Firstly, to those of my friends who have journeyed with me as a mum in the last 5 years, I really miss you. I miss meeting and doing life together – both the good times and the hard times, both the laughter and the tears! I miss familiar things like meeting at jocks lane, the Look Out, swimming at Bracknell Sports Centre, tea and cake round each other’s houses, Sparklers, phone calls when having one of them ‘moments’! Activities I think I took for granted at times and perhaps never fully appreciated the importance of.
So what’s it like being a mum here in Lusaka, Zambia? Well, every morning Isla attends the British International School which starts at 7.30 and finishes at 12.45. This requires a very early start to our day, up at 6 to leave the house by 6.45! Which is a little bit difficult, considering the last 5 years has been spent trying to encourage my children to sleep until 7am! It is the most painful thing in the world to have to wake them at 6 each morning. There is something so wrong about waking a sleeping child! Anyway, on the three days that I work, Amba goes to the nursery at the same school and so we all leave together on Monday, Wednesday and Friday.
The other days Amba and I spend together and I am really enjoying this quality time with her. Most days we stay at home, attempting to be creative whether that is baking or craft. We enjoy walking along the red dusty roads near where we live or walking to the local market to buy fruit and veg. I love these days – experiencing the vibrant buzz of the local community, chatting to people, admiring and observing the entrepreneur spirit of local people doing business in the streets. We are a bit of a spectacle though and seem to attract a great deal of attention! Firstly, Zambians comment and seem to find it really funny that a ‘mzungu’, that is a white person, is walking! I guess mzungu’s are usually sitting behind the wheels of a car so to see one of us walking is a surprise and novelty. Secondly, Amba is overtly admired and people want to touch her, particularly her hair! Most people say “hello baby” to which Amba responds indignantly, “I am not a baby, I am a big girl”! This leaves me explaining why Amba prefers not to be described as a baby!!!
At this point I just want to say how proud we are of our two girls. They have experienced so many changes in the last 7 months – not seeing friends and family whom they have grown to love, moving into new nursery and school environments where they look very different from the other children around them, becoming accustomed to such a hot climate, adapting to a new culture, food, church, sleeping in various beds and houses, new people every day, very few toys and no TV! We are so proud of their ability to adapt and they continue to be such a joy to both of us!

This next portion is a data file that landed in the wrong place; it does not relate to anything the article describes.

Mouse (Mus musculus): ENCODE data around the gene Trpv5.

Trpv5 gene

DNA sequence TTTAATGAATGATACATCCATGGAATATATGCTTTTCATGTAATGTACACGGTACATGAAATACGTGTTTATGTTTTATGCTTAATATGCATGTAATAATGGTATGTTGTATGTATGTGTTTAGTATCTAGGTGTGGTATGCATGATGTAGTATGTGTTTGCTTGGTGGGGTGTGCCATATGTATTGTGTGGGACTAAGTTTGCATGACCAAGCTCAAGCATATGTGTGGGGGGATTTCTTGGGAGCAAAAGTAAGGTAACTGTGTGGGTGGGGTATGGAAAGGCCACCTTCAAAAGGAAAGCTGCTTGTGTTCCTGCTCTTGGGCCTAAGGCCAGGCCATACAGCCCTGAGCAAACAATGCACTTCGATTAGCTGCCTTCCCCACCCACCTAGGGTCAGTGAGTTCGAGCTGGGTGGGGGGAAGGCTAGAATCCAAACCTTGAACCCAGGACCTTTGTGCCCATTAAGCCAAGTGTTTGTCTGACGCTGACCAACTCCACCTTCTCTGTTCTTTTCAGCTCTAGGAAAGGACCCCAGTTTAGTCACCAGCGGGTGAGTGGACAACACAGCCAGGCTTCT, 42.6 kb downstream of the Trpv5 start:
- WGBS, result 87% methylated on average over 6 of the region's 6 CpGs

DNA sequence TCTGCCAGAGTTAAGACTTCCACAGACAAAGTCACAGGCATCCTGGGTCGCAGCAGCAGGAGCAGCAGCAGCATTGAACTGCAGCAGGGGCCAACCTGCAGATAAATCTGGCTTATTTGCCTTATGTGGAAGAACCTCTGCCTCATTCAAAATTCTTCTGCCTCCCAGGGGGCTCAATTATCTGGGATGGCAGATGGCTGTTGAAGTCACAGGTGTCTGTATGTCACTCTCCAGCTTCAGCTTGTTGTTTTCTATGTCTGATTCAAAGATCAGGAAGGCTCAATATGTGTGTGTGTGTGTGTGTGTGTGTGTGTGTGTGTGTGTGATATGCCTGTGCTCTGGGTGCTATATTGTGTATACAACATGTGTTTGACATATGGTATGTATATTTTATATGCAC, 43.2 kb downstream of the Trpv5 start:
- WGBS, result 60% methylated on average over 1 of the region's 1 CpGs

Other days I crave a little bit of the ‘familiar’. I would rather blend into my surroundings and not stand out and be the centre of attention as I walk through the compounds. Some days I would just love to go to a play park and watch Amba play on a swing. However, this can be a bit tricky at times as Lusaka town planning does not really accommodate for children. The play areas tend to be connected to cafes and restaurants where there is an expectation to buy food and drink in order to use their facilities. So it can be a bit costly! Therefore, some days I just head to the shopping mall in the city. In fact, the children get very excited about this day out! The main attraction being the air-con and the escalator! The other place that has become a bit of a God-send is the Swedish school where they hold a toddler club on Thursdays.
I am happy and feel alive out here, knowing deeply that I am where God wants me to be. But some days I feel lonely, I guess that’s the hardest thing for me out here. I do life as a mum largely on my own out here and that can be hard at times. Most Zambian mum’s seem to work – whether that is selling fruit and veg in the markets all day whilst their children play near them or whether that is going out to work whilst their children are looked after by a ‘maid’ or nanny at home. I guess I just miss my friends. Friends mean so much to me. But this experience is good for me and has encouraged me to depend on God more than I ever have before.
I want to thank you all for your ongoing support and love.
Sending lots of love